What is Modafinil? You may have encountered it under the market name Provigil. Basically, it’s a stimulant drug, meant to keep your brain awake and alert when it doesn’t want to be. Medically speaking, under prescription, it’s meant as treatment for narcolepsy and other sleep disorders, such as having one’s sleep rhythm messed up due to working in variable shifts. However, it is also used recreatively, without prescription, and that can easily turn risky.

Using Modafinil for enhanced studying

In recent years, this medicine has seen a soar in popularity as a so-called “smart drug”, also known as nootropic, study drug, or smart pill. In this context, it is used as a non-prescribed stimulant, much like Ritalin and Adderall have been around for a while in the same role. Students around the globe are turning to it as a solution to the increasing academic demands that they’re facing.

They rely on these “brain boosters” to keep them alert long enough to achieve all the workload and social life requirements they’re facing, at the cost of sleep. Modafinil in particular is becoming the number one choice for many college students, even outside of the US, as you can see in their statements here.

They typically acquire it from online vendors, which is the first big risk taken – there’s really no way to ascertain what exactly you’re going to be taking. In addition, there’s the risk of side effects and overdose.

What are the side effects?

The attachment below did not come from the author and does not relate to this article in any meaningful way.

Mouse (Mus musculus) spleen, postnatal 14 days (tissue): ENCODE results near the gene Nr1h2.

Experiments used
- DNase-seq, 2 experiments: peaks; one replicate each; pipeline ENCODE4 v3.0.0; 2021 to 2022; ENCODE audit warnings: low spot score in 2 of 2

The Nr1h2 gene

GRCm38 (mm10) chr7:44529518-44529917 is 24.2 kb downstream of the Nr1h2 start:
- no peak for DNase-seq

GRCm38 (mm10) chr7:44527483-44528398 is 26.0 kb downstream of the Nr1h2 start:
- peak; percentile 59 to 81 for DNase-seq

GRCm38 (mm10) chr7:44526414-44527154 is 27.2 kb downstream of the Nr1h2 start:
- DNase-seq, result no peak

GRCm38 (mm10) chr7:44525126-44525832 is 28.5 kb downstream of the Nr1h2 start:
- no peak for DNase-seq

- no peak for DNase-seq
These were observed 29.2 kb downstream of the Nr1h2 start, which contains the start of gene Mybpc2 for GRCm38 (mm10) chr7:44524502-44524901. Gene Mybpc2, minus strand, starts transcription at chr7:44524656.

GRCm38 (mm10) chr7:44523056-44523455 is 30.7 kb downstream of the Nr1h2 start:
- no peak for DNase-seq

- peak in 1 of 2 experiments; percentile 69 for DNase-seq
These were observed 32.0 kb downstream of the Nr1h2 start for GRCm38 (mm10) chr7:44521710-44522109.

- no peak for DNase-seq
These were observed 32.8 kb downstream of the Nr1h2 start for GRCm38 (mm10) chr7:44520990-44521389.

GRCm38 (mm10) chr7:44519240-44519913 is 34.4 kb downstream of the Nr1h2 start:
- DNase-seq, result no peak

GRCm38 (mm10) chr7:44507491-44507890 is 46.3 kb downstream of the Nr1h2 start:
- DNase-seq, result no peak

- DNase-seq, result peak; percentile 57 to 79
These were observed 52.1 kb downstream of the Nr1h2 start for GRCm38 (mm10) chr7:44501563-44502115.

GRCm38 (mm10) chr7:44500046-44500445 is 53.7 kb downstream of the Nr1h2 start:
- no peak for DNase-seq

Modafinil has its own fair share of negative effects accompanying it, just like any other prescription drug out there – that’s exactly why you need a prescription for them. It serves as a safety radar. If you experience any repercussions from the medicine, your doctor can review your usage and adjust the dosage to get rid of the side effects.

Using it, or any other nootropic, recreatively means you don’t have access to that radar. If you experience side effects, you’re on your own.

If they turn severe, you are far more likely to wind up in a hospital, again on your own. You can get more in-depth information about the risks and benefits from this study: https://journals.plos.org/plosone/article?id=10.1371/journal.pone.0227818

The side effects can be roughly categorized into general and severe.

General side effects of this substance include: dizziness, eye pain, disrupted eyesight, appetite loss, constipation, gas, diarrhea, dry mouth, extreme thirst, bleeding from the nose, cramped muscles or muscle pain that makes it hard to move, insomnia, skin numbness, or a tingling or burning feeling on the skin. Be especially wary if any of these symptoms appear in conjunction with other signs of substance abuse or addiction.

The severe side effects of Modafinil are an irregular heartbeat, pain in the chest area, heartbeat irregularities, labored breathing, difficulty swallowing, blisters and mouth sores, skin peeling off, swelling limbs, face, eyes, lips, tongue, or throat, hallucinating, and having suicidal thoughts.

Symptoms of substance overdose

Under prescription, doses vary widely, from 200mg to 400mg of Modafinil, depending on the condition being treated. When used non-medically, how do you know when you’ve had too much?

Overdose symptoms largely coincide with the severe group of side effects. Get off the pill and call emergency help if you experience any of the following:

Insomnia, hallucinating, accelerated or slow heartbeat, chest pain, nausea, anxiety, diarrhea, restlessness, confusion, or a body part starts shaking out of your control.

Either call emergency medical services, or your local poison control authority. Also, keep in mind that Modafinil should never be mixed with alcohol, and that it’s easily addictive.

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